Leave the fireworks to the professionals this Fourth of July

Each Fourth of July, thousands of people are injured from using consumer fireworks. According to the U.S. Consumer Product Safety Commission, more than 9,000 fireworks-related injuries happen each year. Of these, nearly half are head-related injuries with nearly 30 percent of these injuries to the eyes. One-fourth of fireworks eye injuries <http://www.geteyesmart.org/eyesmart/injuries/index.cfm> result in permanent vision loss or blindness.

July is Fireworks Eye Safety Awareness Month, and the Pennsylvania Academy of Ophthalmology (PAO)wants to remind consumers to leave fireworks to professionals. “Too many Fourth of July celebrations are ruined because a child has to be rushed to the emergency room after a fireworks accident,” said Kenneth Cheng, MD, President of the PAO and a Pediatric Ophthalmologist. “Potentially blinding injuries can be avoided if families attend a professional public fireworks display instead of putting on a home fireworks show.”

Children are the most common victims of firework accidents, with those fifteen years old or younger accounting for half of all fireworks eye injuries in the United States. For children under the age of five, seemingly innocent sparklers account for one-third of all fireworks injuries. Sparklers can burn at nearly 2,000 degrees Fahrenheit, which is hot enough to cause a third-degree burn, and the ashes fly in all directions increasing the chances of injury.

 “Among the most serious injuries are direct trauma to the eye from bottle rockets,” according to Dr. Cheng. “The rockets fly erratically, often injuring bystanders. Injuries from bottle rockets can include eye lid lacerations, corneal abrasions, hyphema or bleeding into the eye, traumatic cataract <http://www.geteyesmart.org/eyesmart/diseases/cataracts.cfm> , retinal detachment, optic nerve damage, and rupture of the eyeball. These injuries frequently require surgery and may lead to complete blindness.”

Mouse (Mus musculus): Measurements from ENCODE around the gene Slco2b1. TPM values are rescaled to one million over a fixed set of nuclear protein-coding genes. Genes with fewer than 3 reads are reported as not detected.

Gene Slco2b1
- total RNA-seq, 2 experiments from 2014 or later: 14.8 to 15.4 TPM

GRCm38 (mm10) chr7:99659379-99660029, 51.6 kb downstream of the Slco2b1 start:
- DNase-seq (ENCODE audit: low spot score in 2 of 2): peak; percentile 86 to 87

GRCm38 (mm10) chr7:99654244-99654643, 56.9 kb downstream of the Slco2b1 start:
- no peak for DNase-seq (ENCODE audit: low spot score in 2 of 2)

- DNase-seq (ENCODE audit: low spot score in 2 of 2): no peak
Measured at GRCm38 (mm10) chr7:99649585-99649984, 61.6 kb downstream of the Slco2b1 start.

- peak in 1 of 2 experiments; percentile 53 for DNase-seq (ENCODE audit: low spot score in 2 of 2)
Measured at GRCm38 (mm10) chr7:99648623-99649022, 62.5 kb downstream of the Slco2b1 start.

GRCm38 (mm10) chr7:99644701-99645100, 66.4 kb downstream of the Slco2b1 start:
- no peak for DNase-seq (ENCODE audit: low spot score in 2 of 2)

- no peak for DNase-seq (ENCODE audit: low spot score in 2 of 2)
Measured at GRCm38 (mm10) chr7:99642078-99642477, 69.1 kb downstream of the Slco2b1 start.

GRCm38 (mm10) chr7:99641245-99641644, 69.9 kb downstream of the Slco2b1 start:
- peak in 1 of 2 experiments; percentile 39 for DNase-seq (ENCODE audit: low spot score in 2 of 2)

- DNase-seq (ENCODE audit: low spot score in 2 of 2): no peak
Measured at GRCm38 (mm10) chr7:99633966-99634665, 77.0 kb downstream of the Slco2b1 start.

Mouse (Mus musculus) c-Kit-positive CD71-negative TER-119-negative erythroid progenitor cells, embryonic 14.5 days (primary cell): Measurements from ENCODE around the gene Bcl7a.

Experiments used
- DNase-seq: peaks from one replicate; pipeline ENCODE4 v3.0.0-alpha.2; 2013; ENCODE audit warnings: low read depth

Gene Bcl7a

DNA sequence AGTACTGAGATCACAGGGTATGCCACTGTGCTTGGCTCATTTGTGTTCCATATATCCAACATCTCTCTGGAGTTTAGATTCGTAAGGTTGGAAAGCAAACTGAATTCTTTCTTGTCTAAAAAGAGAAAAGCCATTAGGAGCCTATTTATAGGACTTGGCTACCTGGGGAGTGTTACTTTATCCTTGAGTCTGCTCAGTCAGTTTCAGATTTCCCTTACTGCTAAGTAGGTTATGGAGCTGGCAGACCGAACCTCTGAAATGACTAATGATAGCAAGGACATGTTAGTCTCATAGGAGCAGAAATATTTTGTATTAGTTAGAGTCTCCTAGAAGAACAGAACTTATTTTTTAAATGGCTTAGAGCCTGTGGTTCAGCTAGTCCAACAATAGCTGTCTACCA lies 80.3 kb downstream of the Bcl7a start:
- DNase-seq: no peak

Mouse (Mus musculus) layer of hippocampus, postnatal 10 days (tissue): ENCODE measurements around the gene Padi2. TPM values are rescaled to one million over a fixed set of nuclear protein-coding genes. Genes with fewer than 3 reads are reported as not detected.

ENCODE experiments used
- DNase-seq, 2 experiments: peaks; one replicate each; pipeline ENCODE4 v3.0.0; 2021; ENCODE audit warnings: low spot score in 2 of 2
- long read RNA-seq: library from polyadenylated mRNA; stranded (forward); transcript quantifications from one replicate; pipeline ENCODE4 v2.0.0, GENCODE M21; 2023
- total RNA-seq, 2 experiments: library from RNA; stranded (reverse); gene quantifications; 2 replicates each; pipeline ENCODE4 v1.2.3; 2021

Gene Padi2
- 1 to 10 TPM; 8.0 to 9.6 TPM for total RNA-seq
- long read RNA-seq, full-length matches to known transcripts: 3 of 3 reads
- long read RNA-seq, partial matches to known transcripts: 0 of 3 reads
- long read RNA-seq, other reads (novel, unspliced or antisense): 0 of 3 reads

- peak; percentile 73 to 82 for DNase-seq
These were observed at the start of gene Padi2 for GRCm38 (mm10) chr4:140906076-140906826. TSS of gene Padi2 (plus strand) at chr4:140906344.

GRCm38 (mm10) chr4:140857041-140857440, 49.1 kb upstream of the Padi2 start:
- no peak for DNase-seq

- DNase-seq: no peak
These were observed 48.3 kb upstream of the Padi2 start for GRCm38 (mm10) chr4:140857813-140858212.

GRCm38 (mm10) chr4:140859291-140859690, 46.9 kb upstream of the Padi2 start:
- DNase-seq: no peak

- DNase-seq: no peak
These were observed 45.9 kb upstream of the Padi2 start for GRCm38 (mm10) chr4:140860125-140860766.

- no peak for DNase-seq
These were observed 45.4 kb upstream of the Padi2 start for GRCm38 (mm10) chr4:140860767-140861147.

For a safe and healthy Independence Day celebration, the PAO urges observance of the following tips:

 *Never let children play with fireworks of any type.

 *View fireworks from a safe distance: at least 500 feet away, or up to a quarter of a mile for best viewing.

 *Respect safety barriers set up to allow pyrotechnicians to do their jobs safely.

*Leave the lighting of fireworks to trained professionals.

*Follow directives given by event ushers or public safety personnel.

*If you find unexploded fireworks remains, do not touch them. Immediately contact your local fire or police departments.

*If you get an eye injury from fireworks, seek medical help immediately.

 The Pennsylvania Academy of Ophthalmology has been working to preserve and protect vision and eye health for Pennsylvania’s citizens since 1943. With member physicians throughout the Commonwealth, the PAO strives to be the voice of ophthalmology; making efforts to ensure quality eye care on the legislative and regulatory fronts, while building and maintaining relationships with major insurance carriers within the state.